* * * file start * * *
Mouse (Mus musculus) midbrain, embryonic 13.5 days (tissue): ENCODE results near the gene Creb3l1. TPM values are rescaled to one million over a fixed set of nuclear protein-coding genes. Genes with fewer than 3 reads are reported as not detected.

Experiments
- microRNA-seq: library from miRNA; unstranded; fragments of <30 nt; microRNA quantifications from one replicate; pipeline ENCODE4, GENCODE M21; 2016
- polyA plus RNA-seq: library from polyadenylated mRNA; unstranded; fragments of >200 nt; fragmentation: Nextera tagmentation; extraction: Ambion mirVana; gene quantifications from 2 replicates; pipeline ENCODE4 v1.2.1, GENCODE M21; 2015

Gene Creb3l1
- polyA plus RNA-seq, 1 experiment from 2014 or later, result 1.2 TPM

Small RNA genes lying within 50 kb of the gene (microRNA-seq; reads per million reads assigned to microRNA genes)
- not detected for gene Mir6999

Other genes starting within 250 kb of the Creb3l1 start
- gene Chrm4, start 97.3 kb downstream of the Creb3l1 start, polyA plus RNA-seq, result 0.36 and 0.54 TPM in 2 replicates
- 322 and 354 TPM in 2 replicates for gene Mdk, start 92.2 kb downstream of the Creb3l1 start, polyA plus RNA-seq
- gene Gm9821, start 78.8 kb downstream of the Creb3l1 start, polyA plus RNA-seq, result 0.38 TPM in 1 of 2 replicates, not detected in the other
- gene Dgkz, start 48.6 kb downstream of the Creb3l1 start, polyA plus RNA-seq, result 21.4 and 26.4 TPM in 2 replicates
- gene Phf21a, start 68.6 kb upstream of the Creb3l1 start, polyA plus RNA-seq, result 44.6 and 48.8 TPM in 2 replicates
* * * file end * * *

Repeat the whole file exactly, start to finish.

Mouse (Mus musculus) midbrain, embryonic 13.5 days (tissue): ENCODE results near the gene Creb3l1. TPM values are rescaled to one million over a fixed set of nuclear protein-coding genes. Genes with fewer than 3 reads are reported as not detected.

Experiments
- microRNA-seq: library from miRNA; unstranded; fragments of <30 nt; microRNA quantifications from one replicate; pipeline ENCODE4, GENCODE M21; 2016
- polyA plus RNA-seq: library from polyadenylated mRNA; unstranded; fragments of >200 nt; fragmentation: Nextera tagmentation; extraction: Ambion mirVana; gene quantifications from 2 replicates; pipeline ENCODE4 v1.2.1, GENCODE M21; 2015

Gene Creb3l1
- polyA plus RNA-seq, 1 experiment from 2014 or later, result 1.2 TPM

Small RNA genes lying within 50 kb of the gene (microRNA-seq; reads per million reads assigned to microRNA genes)
- not detected for gene Mir6999

Other genes starting within 250 kb of the Creb3l1 start
- gene Chrm4, start 97.3 kb downstream of the Creb3l1 start, polyA plus RNA-seq, result 0.36 and 0.54 TPM in 2 replicates
- 322 and 354 TPM in 2 replicates for gene Mdk, start 92.2 kb downstream of the Creb3l1 start, polyA plus RNA-seq
- gene Gm9821, start 78.8 kb downstream of the Creb3l1 start, polyA plus RNA-seq, result 0.38 TPM in 1 of 2 replicates, not detected in the other
- gene Dgkz, start 48.6 kb downstream of the Creb3l1 start, polyA plus RNA-seq, result 21.4 and 26.4 TPM in 2 replicates
- gene Phf21a, start 68.6 kb upstream of the Creb3l1 start, polyA plus RNA-seq, result 44.6 and 48.8 TPM in 2 replicates